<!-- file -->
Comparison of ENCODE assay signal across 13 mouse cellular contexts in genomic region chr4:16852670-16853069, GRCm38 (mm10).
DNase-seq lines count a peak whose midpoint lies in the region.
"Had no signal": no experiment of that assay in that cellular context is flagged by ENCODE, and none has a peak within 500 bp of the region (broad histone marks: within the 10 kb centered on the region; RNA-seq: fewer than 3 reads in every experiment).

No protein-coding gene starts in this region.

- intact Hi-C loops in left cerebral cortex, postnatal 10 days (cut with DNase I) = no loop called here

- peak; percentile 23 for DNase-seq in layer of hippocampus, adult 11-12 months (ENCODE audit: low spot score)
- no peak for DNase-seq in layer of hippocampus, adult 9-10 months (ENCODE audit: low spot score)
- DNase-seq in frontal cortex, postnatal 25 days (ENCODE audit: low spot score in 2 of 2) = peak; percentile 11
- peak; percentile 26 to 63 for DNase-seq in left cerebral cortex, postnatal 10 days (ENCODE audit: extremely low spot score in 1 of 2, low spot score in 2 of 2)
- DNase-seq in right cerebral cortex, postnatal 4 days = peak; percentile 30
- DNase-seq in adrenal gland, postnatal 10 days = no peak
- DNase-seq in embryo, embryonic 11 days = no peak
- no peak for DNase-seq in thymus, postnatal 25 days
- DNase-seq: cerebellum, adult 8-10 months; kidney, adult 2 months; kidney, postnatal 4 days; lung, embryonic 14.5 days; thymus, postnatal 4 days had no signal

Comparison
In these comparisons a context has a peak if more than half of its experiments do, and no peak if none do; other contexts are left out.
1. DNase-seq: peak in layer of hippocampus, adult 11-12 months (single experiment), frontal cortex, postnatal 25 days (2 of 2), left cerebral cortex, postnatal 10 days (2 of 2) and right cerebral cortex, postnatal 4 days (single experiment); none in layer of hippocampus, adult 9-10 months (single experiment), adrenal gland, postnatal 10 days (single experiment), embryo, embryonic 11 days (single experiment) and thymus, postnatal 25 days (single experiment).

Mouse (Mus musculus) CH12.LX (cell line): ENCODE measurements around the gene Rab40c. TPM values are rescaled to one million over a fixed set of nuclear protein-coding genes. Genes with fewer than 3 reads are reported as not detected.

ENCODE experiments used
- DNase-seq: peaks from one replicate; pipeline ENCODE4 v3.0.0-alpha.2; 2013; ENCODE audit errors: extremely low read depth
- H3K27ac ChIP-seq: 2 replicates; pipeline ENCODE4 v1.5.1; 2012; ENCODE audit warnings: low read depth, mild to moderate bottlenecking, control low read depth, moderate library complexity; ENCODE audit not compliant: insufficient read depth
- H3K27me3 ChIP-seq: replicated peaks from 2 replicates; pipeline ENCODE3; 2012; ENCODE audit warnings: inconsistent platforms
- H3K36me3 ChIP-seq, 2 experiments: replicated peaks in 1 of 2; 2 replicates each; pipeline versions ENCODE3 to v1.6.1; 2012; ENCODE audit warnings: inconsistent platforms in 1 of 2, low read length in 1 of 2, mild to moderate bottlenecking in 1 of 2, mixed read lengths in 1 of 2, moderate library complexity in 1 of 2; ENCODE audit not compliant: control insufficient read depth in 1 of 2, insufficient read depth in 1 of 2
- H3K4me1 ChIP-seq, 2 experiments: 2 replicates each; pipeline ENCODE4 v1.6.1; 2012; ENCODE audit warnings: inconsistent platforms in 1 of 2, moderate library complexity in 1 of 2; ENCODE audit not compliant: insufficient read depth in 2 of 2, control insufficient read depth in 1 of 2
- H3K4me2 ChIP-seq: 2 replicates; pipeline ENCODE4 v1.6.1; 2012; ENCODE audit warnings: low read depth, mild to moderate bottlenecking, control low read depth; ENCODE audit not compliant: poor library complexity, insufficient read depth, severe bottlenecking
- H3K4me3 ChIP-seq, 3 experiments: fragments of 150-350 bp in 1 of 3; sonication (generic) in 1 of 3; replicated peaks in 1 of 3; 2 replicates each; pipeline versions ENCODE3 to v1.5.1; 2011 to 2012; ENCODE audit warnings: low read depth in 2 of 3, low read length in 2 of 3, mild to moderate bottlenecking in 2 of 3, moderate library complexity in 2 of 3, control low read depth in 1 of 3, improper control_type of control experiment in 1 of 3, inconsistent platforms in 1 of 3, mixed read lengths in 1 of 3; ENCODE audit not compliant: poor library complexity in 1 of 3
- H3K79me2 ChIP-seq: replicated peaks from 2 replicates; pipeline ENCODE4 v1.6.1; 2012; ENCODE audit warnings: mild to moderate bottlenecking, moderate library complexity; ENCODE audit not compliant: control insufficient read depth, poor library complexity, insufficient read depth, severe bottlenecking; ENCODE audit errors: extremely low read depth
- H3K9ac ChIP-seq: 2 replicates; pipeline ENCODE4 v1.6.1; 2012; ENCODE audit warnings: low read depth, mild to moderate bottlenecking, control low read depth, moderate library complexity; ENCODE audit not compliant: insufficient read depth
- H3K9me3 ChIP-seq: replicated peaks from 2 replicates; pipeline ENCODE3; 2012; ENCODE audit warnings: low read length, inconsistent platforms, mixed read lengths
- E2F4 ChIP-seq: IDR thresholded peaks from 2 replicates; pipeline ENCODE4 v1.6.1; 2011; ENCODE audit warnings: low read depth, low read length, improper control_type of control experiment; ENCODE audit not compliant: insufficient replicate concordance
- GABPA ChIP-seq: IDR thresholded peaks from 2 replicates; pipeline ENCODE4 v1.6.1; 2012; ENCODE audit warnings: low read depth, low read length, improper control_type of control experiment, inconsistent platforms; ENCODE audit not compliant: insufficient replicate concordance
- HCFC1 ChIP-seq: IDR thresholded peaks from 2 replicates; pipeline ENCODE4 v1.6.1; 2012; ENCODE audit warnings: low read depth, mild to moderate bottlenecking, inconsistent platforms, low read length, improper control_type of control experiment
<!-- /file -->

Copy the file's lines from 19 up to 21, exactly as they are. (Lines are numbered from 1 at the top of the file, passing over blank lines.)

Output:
ENCODE experiments used
- DNase-seq: peaks from one replicate; pipeline ENCODE4 v3.0.0-alpha.2; 2013; ENCODE audit errors: extremely low read depth
- H3K27ac ChIP-seq: 2 replicates; pipeline ENCODE4 v1.5.1; 2012; ENCODE audit warnings: low read depth, mild to moderate bottlenecking, control low read depth, moderate library complexity; ENCODE audit not compliant: insufficient read depth